Review by Virulent
"The hardest Castlevania in town..."
Ah, yes, the return of the old-school. After being inundated with a number of Metroid-style Castlevania games focusing on exploration, Konami decided to give gamers a taste of the original side-scrolling whip-frenzy formula once again with Chronicles. As the name would imply though, this is not a new game by any means. It is, however, a port of one of the toughest Castlevania games on the block; a port of the Japanese "Akumajou Dracula" for the Sharp X68000 computer system. In essence, that games itself was a remake of the original Castlevania with updated graphics, sounds, and a smattering of new stages. Konami found it fit to once again update the title for its PSX debut with an "Arranged" mode, which further updates the graphics, soundtrack, and most importantly nerfs the difficulty level to make it more widely enjoyable. However, I recommend playing the Original before going through the leisurely Arranged version. Grab your whip and holy water, because the things that go bump in the night in this Castlevania bump HARD.
I'm not even going to bother rating the story, because it is essentially a timeless legend that generations of gamers grew up with. Count Dracula, the ultimate embodiment of evil, has been revived by fanatic followers. He has gathered an army consisting of various walking corpses and living nightmares, along with the largest cast of classic horror-movie villains ever seen. Once again, the task falls upon our beloved Simon Belmont to vanquish this insidious foe and his legions. With the various remakes of the original Castlevania story, one must wonder whether or not this guy EVER gets to take a well-deserved vacation from Transylvania.
This game has Simon looking at his very best, even better than he appeared in Super Castlevania IV. His sprite, along with the various denizens of the castle, have more frames of animation than even the lauded Dracula X: Rondo Of Blood showcased. This, along with the colorful backgrounds and amazing special effects, makes for perhaps one of the best-looking 2D Castlevanias out there along with Symphony Of The Night. In Arranged mode, the graphics are kicked up a notch higher, and Simon's sprite is redrawn by SotN character designer Ayami Kojima. While some may not like his new red hair and "bishounen" style, I think it looks fitting and updates the game for the new line of CV games well.
The sound effects in this game are top-notch, despite being a decade old. Vocal samples are quite clear, and sound effects are quite, well, effective. From the whoosh of Simon's whip to the threatening Japanese the evil flying dolls shout at you, anyone who is a fan of Castlevania games will dig it. The music, however, is a mixed bag, While some of the tunes in Original mode are quite good, including the remakes of Bloody Tears, Vampire Killer, and the all-new breakbeat-inspired Tower Of Dolls, many of the other ones are forgettable and occasionally annoying. The remakes in the new Arranged mode, however, are remixed in a more electronic style which is questionable at best. Overall, the soundtrack is decent, but the new tracks are not up to par with the excellence associated with the Castlevania standard.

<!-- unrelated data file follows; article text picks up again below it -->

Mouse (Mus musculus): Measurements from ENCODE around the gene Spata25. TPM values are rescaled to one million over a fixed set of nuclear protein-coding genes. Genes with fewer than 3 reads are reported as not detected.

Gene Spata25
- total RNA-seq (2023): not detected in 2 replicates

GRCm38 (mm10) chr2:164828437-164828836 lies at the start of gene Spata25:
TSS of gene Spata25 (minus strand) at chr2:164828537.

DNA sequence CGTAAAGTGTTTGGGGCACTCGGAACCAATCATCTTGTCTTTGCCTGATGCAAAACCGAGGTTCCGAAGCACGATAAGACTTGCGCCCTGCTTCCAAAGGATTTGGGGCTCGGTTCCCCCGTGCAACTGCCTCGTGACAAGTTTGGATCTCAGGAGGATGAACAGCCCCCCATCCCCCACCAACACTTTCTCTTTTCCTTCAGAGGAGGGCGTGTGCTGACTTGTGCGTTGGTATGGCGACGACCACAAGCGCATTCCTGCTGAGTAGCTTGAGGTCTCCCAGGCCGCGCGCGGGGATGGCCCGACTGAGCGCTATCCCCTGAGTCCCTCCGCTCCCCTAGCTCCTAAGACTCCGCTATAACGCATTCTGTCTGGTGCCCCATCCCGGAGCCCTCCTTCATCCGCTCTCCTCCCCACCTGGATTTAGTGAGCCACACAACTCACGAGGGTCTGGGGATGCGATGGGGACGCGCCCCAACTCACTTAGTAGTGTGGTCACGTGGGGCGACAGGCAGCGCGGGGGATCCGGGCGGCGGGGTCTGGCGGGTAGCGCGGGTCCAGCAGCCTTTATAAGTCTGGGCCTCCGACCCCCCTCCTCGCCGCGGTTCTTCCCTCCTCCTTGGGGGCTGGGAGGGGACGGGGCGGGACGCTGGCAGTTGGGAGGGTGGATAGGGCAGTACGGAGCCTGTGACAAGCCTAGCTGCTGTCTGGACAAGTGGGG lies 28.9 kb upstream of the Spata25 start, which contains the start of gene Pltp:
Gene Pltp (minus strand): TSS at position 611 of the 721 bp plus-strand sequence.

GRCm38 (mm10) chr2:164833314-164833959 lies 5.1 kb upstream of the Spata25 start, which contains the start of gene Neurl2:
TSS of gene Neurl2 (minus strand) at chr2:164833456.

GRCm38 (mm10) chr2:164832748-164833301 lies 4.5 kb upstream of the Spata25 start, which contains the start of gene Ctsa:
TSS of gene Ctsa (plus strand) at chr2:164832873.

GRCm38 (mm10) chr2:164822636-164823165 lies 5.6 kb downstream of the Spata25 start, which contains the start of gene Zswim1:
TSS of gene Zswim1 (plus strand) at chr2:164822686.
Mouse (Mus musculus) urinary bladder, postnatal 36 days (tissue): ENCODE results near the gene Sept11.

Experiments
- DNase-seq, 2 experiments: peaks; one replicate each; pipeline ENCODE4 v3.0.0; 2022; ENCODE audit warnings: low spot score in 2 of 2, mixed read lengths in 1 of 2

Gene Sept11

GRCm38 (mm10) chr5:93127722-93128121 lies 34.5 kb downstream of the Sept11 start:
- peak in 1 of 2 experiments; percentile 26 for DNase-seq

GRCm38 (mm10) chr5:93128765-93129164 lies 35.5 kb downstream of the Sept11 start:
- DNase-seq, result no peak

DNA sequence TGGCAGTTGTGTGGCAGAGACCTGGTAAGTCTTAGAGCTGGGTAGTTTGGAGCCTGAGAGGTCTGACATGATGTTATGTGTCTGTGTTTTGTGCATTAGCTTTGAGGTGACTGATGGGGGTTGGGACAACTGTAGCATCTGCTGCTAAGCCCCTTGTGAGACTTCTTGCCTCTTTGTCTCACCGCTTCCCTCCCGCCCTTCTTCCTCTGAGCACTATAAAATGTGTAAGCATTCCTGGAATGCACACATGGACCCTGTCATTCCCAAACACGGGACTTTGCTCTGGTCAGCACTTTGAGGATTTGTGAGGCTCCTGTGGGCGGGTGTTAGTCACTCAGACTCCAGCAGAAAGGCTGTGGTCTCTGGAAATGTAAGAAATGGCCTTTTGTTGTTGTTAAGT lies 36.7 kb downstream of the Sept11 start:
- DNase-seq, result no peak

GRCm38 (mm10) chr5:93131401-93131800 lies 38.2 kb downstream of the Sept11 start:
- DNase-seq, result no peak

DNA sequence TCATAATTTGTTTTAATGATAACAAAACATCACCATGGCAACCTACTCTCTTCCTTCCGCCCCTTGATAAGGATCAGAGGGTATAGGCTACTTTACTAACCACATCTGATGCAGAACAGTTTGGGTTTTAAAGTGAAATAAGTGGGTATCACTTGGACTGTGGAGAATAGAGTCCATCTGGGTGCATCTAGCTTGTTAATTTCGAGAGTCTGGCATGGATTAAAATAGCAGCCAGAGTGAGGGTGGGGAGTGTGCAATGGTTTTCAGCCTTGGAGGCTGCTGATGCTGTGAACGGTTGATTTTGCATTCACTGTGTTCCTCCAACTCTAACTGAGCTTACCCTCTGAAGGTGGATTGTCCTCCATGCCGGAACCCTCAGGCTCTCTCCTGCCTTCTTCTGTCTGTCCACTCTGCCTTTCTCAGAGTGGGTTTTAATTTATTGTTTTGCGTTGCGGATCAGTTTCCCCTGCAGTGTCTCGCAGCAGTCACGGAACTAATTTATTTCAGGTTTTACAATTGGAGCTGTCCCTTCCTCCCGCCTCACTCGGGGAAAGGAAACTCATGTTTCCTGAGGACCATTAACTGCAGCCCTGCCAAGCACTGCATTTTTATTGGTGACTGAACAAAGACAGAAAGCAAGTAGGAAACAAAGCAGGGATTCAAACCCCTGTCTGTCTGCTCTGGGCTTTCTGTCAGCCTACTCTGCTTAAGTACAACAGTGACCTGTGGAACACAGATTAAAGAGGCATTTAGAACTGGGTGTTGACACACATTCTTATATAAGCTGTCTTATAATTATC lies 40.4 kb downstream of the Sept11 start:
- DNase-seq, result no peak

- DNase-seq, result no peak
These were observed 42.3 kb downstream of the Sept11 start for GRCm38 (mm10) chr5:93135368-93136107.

This game is pure Castlevania bliss. Fans of the classic-style of platform-jumping, side-scrolling action will not be disappointed by this title. It plays almost identically to the best old-school jaunt out there, Rondo Of Blood. However, Simon has the added ability to whip downwards while jumping, and has a measure of control in mid-air over his jumps. This gives some much-added breathing room to the controls, which if the player is playing in Original mode, they will most certainly need.
The most distinctive thing about this Castlevania is that it is perhaps the hardest game in the series when played in Original mode. Enemies are nimble, fast and in the case of such bosses as the Werewolf, quick to dodge your offensive actions. Getting through the stages requires expert timing and lightning-fast reflexes, as they are about as unforgiving as the original NES game if not more so. While many may consider this a detriment to the title, the hardcore fans such as myself will see it as a welcome break from the laughably-easy Metroid-style games of recent times. In Arranged mode, there is the added option of a difficulty select, which is dynamic enough to allow even new players to the series to be able to reach Dracula. The game is enjoyable even on its tenth replay for me, however your mileage may vary depending on how much you love the series in general.
In conclusion, I recommend that everyone who has ever played and enjoyed a Castlevania game, especially the NES/SNES renditions, owes it to themselves to at least give this game a rent. You'll feel the nostalgia flood your senses with bliss as you make your way through the first level, which is a near-perfect recreation of the opening stage from CV1. However, the immense challenge and new features keep this title from being a simple remake of the first whip-swinging adventure.
Reviewer's Rating: 4.5 - Outstanding
Originally Posted: 05/09/04
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